Canadian farms have sustainability advantages from the climate they produce food in, progressive soil management practices and low water usage, Pulse Canada says.
Two new reports have attempted to measure sustainability within agricultural supply chains and how food companies view and value it as a measure of food product quality.
The reports, commissioned by Pulse Canada and released at an industry symposium in Toronto last week, show that environmental sustainability at the farm level has become a top priority for food companies.
“The food industry’s focus is shifting from practice-based to outcome-based sustainability measurements,” said Gordon Bacon, CEO of Pulse Canada in a release. “Companies are looking at measuring key environmental performance indicators like the amount of energy used, and focusing less on the process used to produce the food.”
More than 30 interviews conducted with food industry documented in the reports –one titledMeasure What Matters,the otherMeasuring Sustainable Agriculture–show leading food companies also view their farm-level agricultural supply chains as the biggest opportunity to improve the sustainability of their products. Key priority areas include greenhouse gases and energy use, soil quality as an indicator of stored carbon and water quality, water use, and biodiversity.
“Their partners and customers are asking questions about how the environmental impact of food is being managed,” adds Bacon in the executive summary ofMeasuring Sustainable Agriculture.
“When these companies look back to see where their product is coming from, their analysis is showing that the biggest impacts aren’t coming from their own processing or distribution operations, but from their farm-level agricultural supply chains.”
For example, in its 2009 sustainability overview report Unilever estimates energy use in its agricultural supply chains to be 10 times greater than its own manufacturing.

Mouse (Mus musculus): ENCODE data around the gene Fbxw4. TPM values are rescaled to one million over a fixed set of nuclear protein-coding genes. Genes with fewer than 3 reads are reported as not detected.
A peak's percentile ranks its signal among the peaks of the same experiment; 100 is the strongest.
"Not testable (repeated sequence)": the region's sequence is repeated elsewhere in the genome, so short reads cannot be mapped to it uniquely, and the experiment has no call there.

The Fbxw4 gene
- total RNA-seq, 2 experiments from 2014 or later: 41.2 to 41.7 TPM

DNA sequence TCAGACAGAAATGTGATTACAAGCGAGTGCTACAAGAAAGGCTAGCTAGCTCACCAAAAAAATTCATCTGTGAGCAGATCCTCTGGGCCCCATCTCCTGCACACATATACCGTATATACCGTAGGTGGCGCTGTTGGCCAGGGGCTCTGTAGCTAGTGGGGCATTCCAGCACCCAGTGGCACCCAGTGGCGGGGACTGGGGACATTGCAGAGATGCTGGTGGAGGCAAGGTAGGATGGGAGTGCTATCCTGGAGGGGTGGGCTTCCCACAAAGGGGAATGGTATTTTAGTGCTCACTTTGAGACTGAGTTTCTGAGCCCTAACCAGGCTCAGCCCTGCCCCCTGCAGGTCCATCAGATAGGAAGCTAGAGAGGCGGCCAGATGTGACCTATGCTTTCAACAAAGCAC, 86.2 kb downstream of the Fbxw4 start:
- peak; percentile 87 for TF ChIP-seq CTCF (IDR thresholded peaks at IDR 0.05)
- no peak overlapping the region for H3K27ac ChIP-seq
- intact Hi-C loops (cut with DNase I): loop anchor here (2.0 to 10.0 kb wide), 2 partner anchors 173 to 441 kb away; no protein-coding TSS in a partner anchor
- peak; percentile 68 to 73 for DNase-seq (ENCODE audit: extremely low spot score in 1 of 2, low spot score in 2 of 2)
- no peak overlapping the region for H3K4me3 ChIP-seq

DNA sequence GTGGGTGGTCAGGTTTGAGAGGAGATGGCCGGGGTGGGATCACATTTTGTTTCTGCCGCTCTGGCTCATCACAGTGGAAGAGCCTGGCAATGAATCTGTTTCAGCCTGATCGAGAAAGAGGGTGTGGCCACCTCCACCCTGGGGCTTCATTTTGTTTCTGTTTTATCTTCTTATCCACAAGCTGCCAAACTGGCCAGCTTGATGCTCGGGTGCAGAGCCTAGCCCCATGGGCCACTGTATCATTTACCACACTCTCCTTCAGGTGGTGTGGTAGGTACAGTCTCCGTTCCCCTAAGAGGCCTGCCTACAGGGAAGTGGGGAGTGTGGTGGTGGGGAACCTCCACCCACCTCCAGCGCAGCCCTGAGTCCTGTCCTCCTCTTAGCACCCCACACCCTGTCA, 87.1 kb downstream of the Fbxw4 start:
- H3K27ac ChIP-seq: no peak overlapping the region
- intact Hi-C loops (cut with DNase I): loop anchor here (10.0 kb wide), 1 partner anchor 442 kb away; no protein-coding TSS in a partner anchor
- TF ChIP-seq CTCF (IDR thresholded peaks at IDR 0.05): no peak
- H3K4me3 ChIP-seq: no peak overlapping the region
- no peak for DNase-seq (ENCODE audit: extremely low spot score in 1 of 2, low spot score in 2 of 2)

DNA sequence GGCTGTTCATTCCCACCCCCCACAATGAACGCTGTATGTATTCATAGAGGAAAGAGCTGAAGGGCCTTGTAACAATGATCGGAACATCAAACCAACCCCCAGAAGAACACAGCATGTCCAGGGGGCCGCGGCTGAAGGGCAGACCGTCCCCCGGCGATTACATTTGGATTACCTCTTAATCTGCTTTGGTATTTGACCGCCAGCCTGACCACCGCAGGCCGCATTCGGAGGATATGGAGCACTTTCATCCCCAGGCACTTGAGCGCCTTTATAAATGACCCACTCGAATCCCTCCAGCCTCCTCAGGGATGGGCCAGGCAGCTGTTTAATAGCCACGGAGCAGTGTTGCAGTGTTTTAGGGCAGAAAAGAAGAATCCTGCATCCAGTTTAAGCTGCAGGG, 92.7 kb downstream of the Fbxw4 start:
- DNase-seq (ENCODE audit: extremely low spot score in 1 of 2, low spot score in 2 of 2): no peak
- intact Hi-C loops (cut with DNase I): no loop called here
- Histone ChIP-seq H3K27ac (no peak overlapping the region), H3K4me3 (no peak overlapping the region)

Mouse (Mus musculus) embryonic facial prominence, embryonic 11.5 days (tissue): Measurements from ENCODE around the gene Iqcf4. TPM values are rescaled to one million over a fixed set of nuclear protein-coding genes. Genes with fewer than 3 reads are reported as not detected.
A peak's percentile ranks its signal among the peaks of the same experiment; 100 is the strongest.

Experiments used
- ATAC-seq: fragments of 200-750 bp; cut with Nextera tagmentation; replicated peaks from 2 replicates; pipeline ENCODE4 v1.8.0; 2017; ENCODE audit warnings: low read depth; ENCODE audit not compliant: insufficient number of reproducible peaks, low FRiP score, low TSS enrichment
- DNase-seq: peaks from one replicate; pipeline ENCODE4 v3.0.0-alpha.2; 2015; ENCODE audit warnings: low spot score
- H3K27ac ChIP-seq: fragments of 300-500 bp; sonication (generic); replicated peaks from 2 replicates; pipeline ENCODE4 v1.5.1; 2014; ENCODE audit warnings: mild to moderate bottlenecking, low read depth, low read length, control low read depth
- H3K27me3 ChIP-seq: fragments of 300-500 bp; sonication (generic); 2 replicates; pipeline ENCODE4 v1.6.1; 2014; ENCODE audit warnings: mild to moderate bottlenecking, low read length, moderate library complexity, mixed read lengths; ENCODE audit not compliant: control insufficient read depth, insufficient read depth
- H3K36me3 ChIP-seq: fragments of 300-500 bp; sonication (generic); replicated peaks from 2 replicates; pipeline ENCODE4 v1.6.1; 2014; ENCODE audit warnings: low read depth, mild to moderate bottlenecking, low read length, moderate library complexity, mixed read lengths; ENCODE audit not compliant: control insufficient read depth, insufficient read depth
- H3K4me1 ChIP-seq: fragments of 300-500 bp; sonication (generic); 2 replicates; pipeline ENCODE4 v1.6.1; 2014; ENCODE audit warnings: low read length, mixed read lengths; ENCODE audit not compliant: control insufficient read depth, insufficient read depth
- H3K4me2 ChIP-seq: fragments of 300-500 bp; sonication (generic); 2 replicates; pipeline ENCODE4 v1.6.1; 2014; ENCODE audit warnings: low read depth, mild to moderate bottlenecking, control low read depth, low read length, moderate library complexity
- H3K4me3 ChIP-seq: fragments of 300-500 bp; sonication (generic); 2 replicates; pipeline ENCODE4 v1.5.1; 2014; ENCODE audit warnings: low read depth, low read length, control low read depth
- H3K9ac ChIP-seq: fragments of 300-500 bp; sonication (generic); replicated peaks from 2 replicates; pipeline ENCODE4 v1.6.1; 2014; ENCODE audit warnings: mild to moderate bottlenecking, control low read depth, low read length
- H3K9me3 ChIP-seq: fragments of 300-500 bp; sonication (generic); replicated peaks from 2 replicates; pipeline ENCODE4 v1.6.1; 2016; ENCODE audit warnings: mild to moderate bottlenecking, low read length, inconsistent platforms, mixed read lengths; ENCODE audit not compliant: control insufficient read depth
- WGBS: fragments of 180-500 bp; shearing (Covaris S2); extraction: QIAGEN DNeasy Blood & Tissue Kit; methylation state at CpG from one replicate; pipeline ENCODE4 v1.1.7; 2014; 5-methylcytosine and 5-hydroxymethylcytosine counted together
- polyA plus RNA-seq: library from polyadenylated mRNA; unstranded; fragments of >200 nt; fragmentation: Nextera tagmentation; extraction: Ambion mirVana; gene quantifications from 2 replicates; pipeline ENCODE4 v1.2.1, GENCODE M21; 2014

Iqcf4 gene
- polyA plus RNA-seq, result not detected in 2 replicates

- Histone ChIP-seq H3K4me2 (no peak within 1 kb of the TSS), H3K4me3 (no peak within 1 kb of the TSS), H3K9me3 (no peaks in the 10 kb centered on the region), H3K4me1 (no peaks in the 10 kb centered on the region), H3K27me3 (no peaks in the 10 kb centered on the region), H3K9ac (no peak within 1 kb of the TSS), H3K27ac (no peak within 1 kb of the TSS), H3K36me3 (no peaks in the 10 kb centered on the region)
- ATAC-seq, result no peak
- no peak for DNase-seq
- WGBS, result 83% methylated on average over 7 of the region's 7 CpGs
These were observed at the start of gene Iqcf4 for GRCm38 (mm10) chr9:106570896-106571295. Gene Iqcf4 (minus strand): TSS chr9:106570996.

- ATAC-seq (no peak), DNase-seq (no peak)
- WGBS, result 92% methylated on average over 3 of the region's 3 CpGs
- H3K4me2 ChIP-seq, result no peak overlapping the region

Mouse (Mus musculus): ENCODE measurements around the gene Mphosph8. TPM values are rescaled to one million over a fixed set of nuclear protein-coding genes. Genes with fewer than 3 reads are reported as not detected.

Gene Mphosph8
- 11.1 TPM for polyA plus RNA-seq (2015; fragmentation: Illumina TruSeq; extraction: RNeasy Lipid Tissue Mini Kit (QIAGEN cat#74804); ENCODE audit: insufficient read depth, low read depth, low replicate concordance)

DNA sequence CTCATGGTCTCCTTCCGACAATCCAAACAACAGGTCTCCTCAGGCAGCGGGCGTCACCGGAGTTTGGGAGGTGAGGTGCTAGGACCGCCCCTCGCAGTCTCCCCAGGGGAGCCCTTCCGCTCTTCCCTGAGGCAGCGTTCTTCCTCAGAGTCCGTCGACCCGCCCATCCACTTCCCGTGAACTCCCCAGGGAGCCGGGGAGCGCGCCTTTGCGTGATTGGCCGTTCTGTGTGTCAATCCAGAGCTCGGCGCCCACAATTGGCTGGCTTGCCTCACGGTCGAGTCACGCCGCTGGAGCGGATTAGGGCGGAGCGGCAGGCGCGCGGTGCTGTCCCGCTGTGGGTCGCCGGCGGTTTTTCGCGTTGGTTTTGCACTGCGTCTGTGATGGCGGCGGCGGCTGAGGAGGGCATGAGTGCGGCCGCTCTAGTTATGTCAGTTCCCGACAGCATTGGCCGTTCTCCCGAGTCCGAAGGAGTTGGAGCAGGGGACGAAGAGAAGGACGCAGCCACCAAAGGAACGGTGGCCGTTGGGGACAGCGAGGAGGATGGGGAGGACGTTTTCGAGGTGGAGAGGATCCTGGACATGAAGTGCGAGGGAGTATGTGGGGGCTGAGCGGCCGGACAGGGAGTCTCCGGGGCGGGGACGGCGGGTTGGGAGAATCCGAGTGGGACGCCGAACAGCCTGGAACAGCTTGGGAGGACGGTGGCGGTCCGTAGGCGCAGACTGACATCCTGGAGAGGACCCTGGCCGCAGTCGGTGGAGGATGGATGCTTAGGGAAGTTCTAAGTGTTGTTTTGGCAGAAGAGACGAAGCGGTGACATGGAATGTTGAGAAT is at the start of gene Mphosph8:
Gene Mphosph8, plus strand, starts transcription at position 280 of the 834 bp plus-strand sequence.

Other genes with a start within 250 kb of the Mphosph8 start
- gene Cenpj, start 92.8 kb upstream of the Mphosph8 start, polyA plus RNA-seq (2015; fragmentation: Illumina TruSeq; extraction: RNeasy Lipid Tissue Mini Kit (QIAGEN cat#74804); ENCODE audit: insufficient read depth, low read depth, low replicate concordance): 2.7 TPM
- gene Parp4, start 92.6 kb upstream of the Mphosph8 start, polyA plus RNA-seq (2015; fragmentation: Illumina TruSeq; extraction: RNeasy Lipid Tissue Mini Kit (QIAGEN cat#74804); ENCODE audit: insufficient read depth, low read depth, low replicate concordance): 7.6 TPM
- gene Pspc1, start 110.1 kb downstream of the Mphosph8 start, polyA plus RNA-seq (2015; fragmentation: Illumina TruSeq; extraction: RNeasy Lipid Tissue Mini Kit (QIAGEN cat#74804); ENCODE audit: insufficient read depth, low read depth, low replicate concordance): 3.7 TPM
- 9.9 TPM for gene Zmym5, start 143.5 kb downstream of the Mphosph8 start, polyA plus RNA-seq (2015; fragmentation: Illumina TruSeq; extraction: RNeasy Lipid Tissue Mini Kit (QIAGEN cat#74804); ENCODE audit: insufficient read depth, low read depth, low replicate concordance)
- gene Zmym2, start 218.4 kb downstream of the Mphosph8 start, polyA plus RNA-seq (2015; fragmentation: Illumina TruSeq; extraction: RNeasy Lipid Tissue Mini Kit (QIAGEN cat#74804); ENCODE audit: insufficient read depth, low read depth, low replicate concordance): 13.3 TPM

Another report from General Mills estimates 90 to 95 per cent of the food industry’s environmental footprint to be occurring in commodity production.
“Like food safety, sustainability lives in the public interest,” writes Gene Kahn, vice-president and global sustainability officer for General Mills in the report. “Increasingly, consumers will expect sustainability to be an intrinsic characteristic of good product performance.”
The reports’ findings will be used to help the pulse industry develop sustainability pilot projects with food industry partners, such as life cycle analysis (LCA), carbon footprinting, water footprinting and on-farm calculators, Bacon said.
“Eighty to 95 per cent of energy consumed in food production occurs at the farm level. Preliminary results from an LCA show that when pulse crops are added to annual cropping rotations, non-renewable energy use is reduced by 22 per cent to 24 per cent. Combined with the significant contribution pulses make to human nutrition and health, pulses have a big role to play in foods that deliver healthy people and a healthy planet,” the report says.
– GORD BACON